WRAL WeatherCenter Blog

I know (or at least I think I know) that "humid air" ( for lack of a better descriptor) can only get so hot explaining why NC rarely gets into the 100s ala AZ or NV where air is drier. Why is this so? Why does a high moisture content buffer us from extreme temps in the 100s? If it does that?

Posted June 27, 2007 2:32 p.m. EDT

MIKE MOSS SAYS:       Tripp,     There's a cause and effect issue here that is more complex than just humid air versus dry air. The extremes of temperature that occur in the desert southwest for example and the fact that the air is often quite dry there are related to surrounding topography, geography and prevailing weather circulations, and the long term effects those features have on the vegetation and soil characteristics of the area. The same can be said about North Carolina, as we are subject to the effects of nearby mountains, oceans, and prevailing weather patterns in such a way as to produce a more humid climate and relatively lush vegetation in terms of tree canopy, meadows, grasslands and farmland. These differences lead to differneces in humidity and temperature, rather than the humidity itself moderating the temperature extremes.

The source for our humid airmasses, for example, is often the Atlantic and Gulf of Mexico, which rarely warm to much more very much more than the low 80s over a large area. This warm water results in humid air that is not extremely hot when it flows into the southeast and across our state. In addition, this humid air supports the formation of clouds and occasional showers, which can block some solar radiation and produce some evaporative cooling, acting against temperature extremes. Importantly, this also results in ground that is usually vegetated as I mentioned above, and ground that rarely dries completely out in the upper few inches. Trees and some shrubbery and grasses, tapping into moisture well below the surface, are aboe to absorb a significant amount of solar radiation and remain relatively cool by way of evapotranspiration, which diverts some of the solar energy into latent heat (in the form of more humid air) rather than sensible heat (in the form of higher temperatures).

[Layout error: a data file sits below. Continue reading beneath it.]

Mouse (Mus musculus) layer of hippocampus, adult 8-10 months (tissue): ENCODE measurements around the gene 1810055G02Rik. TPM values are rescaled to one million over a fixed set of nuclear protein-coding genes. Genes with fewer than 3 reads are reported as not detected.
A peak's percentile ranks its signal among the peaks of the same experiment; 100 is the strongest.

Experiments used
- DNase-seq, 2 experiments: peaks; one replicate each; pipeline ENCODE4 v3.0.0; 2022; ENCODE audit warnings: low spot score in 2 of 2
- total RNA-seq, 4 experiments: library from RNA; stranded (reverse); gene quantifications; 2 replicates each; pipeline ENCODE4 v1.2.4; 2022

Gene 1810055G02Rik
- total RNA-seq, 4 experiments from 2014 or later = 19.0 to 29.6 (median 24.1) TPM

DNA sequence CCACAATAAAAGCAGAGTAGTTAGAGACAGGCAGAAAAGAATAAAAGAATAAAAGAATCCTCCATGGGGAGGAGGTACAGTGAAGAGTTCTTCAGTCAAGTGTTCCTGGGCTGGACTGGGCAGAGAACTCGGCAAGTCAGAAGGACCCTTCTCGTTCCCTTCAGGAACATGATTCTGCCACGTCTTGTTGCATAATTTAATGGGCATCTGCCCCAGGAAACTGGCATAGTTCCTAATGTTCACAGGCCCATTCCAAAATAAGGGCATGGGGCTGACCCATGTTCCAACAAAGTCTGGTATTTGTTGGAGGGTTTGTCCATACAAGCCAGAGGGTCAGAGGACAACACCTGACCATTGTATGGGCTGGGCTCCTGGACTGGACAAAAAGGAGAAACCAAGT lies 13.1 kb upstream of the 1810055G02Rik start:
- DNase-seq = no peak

By contrast, in a desert region the topography and/or weather patterns result in verty little rainfall and very little widespread, leafy vegetation, and the upper few inches of the desert floor are very dry as well. This means that solar radiation that is absorbed is converted much more directly to sensible heat, rapidly driving up the temperature of the ground and thereby heating up, by conduction and convection, the low layers of air above it. Even if the air above the desert floor were somehow made very humid, as long as it contained no liquid water droplets it could heat up just as much as the "dry" air.

One way to illustrate the importance of surface vegetation in all this is to think back on some sunny summer day that you've been at a beach or a playground, and walked barefoot from hot beach sand or a hot sandy baseball diamond onto a grassy area nearby. The difference is dramatic and is even more pronounced when you scale that up and compare widespread areas of desert floor versus a forested region.

On the rare occasions that we do manage to top 100 degrees here, one usually finds that we have a westerly breeze blowing downslope fromt he mountains, that there is a large high pressure area in the region producing strong subsidence (both of which act to "compress" air from above, making it warmer than it otherwise would be. In addition, those episodes often follow lengthy dry periods so that our ground is about as parched as it ever gets and grasses and trees are dormant or are at least resisting the release of much moisture in the form of evapotranspiration.